In the past few weeks a photograph of Tony Blair and his buddy Bill Clinton sharing a panel with a scruffy kid wearing a T-shirt, baggy shorts and trainers has been doing the rounds. The April event was in the Bahamas and funded by an outfit called FTX – a supposedly “user-friendly crypto exchange” – owned by the scruffy kid, Sam Bankman-Fried (SBF from now on). Blair and Clinton are looking very pleased to be there, providing confirmation of the aphrodisiac effect of great wealth, because the lad who was playing host was apparently as rich as Croesus, or at any rate worth $32bn.
And this was real wealth, it seemed. After all, the venture capitalists at Sequoia – who had backed Silicon Valley success stories such as Google and PayPal – had given him the green light (as well as some of their investors’ money). A few months after Blair and Clinton made their pilgrimage to the sun-soaked and regulation-lite Bahamas, one of Sequoia’s partners offered a breathless endorsement of SBF and his crypto exchange. “Of the exchanges that we had met and looked at”, she wrote, “some of them had regulatory issues, some of them were already public. And then there was Sam.” And FTX, which, Sequoia felt, was “Goldilocks-perfect”.
And then, suddenly, it wasn’t. In fact it was effectively bankrupt. And it had been managed, said the administrator brought in to sort out the mess, using fraternity-house accounting principles – which kind-of squared with SBF’s sartorial style. The thousands of get-rich-quick schmucks who had invested their savings on various FTX exchanges, however, were not impressed and may even now be having to pawn their handmade suits.
All of which is par for the course for the crypto racket, except for two things. The first is that SBF is a proclaimed effective altruist, ie a believer that the most important moral imperative is to make shedloads of money in order that one can give it away to do good. The second is that he is a confirmed subscriber to “longtermism” – the idea that the far future should be given at least as much weight as the present in moral and political decision-making. In 2022 alone he had, according to the Economist, funnelled more than $130m into the movement via the FTX Future Fund, a non-profit organisation that provides grants to projects aiming to secure humanity’s long-term future.
This strange convergence of a philosophy of philanthropic giving with a concern about existential risk to humanity’s future is intriguing. The philosophical roots go back to Peter Singer, an Australian moral philosopher who teaches at Princeton and now describes himself as a “hedonistic utilitarian”. He is famous for (among many other things) a 1972 essay, “Famine, Affluence and Morality”, in which he argued that that affluent people are morally obliged to donate far more resources to humanitarian causes than is considered normal in western cultures.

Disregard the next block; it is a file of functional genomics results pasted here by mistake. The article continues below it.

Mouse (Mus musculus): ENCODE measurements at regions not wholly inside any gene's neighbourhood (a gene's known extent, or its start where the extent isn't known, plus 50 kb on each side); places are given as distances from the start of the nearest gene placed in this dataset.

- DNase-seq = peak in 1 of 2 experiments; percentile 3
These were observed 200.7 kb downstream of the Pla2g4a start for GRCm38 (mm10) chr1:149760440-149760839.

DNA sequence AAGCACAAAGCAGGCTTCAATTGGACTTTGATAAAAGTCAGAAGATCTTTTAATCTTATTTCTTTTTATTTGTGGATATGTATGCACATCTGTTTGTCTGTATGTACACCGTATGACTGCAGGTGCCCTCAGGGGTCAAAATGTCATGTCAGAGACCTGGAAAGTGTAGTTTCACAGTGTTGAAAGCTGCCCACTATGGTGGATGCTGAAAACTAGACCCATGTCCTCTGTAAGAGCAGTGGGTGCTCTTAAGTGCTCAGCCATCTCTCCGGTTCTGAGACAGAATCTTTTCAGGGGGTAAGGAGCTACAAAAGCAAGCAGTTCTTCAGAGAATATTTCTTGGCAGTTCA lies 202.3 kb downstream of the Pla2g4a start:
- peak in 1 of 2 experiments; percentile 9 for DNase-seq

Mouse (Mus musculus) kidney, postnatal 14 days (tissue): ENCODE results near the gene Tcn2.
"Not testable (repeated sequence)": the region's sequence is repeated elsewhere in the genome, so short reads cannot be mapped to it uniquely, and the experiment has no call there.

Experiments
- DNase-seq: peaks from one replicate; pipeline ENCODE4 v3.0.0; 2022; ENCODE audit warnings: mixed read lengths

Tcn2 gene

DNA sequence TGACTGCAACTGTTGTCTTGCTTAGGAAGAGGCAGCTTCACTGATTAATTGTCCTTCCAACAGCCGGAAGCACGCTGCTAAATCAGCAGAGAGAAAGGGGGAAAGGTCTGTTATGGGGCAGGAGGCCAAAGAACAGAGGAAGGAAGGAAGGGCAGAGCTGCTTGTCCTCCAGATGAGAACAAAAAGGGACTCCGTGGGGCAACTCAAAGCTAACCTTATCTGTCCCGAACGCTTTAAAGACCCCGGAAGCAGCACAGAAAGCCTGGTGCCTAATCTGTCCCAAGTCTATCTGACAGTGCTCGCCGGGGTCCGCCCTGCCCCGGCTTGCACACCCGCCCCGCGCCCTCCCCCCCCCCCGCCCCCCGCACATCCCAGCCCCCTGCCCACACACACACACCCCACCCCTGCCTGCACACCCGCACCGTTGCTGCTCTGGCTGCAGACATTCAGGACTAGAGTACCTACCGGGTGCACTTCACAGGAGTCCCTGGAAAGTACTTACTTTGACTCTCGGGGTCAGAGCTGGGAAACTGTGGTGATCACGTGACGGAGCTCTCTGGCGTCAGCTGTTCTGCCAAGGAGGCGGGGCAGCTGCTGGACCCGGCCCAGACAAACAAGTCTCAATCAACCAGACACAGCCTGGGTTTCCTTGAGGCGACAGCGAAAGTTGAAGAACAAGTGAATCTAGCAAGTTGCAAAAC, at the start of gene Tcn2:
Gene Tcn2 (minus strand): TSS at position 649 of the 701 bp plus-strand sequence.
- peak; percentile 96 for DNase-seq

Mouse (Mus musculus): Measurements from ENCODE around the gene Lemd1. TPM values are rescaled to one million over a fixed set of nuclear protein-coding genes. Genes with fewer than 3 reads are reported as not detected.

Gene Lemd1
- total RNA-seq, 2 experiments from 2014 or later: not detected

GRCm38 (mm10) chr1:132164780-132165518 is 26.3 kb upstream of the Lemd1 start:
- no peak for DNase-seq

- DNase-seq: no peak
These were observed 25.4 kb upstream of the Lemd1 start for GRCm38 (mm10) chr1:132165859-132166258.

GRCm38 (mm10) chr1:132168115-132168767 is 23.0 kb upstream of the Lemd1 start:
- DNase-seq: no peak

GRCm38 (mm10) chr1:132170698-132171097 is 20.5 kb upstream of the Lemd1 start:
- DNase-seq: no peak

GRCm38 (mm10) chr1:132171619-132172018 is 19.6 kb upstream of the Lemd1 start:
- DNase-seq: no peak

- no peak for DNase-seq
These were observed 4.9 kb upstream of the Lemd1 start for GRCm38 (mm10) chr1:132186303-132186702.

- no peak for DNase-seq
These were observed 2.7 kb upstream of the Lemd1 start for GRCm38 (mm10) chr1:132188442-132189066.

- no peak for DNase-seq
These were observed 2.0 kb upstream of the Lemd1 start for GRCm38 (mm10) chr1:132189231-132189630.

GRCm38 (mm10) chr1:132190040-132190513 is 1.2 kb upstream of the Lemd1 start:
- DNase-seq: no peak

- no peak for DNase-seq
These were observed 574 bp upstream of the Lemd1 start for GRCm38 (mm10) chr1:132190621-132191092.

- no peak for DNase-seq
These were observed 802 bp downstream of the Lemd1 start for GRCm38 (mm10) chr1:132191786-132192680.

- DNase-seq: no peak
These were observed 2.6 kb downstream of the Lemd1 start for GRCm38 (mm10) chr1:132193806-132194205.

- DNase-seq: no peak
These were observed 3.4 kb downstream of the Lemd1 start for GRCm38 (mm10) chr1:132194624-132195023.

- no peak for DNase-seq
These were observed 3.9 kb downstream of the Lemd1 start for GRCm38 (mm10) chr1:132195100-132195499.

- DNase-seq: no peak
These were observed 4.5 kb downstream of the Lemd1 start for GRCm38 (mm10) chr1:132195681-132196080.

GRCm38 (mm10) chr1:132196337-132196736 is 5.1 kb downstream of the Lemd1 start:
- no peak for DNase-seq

Singer’s article had a life-changing impact on William MacAskill, a philosophy student at Cambridge and, as a New Yorker profile of him puts it, shunted him “on to a track of rigorous and uncompromising moralism” – which, translated, means very challenging to live with. As a postgraduate student at Oxford he gave away most of his stipend, lived very frugally and started a moral crusade called “effective altruism” (EA), the idea that people ought to do good in the most clear-sighted, ambitious, and unsentimental way possible. So, for example, if you’re a young well-intentioned graduate wondering whether to take a job working for a charity or become a trainee in an investment bank, then the latter is the effective altruistic way of doing good, because in the end you will have far more loot to distribute.
There are various ways of looking at this. At one level, it could just be conscience-salving ethics-washing: making one feel good while earning colossal amounts of money financing the burning of the planet. But at a deeper level there’s a hard-headed edge to it. Instead of having to be cruel to be kind you need to be rational to maximise the benefits of your charity. That, presumably, is what motivated some young hedge fund guys at Bridgewater to set up GiveWell, a nonprofit group that tries to identify the most effective giving opportunities using hard data rather than emotions or moral sentiment. “We search,” says their website,” for the charities that save or improve lives the most per dollar.”
If you wanted a posh term for this mindset you’d say it was an offshoot of utilitarianism called consequentialism – charity based not on explicitly moral principles, but on pragmatic assessments of the consequences of a gift. What will do the greatest good for the greatest number? And this, it turned out, was catnip to the current crop of young tech billionaires who have become obscenely rich while still in their 30s or 40s and love to flaunt their credentials as super-rational technocrats. These are folks who don’t necessarily want to have their names on boring old university buildings or make donations to established foundations and art galleries. Instead they want to be involved in some way and to see their money getting results and making a measurable impact. Nerds with hearts, you could say.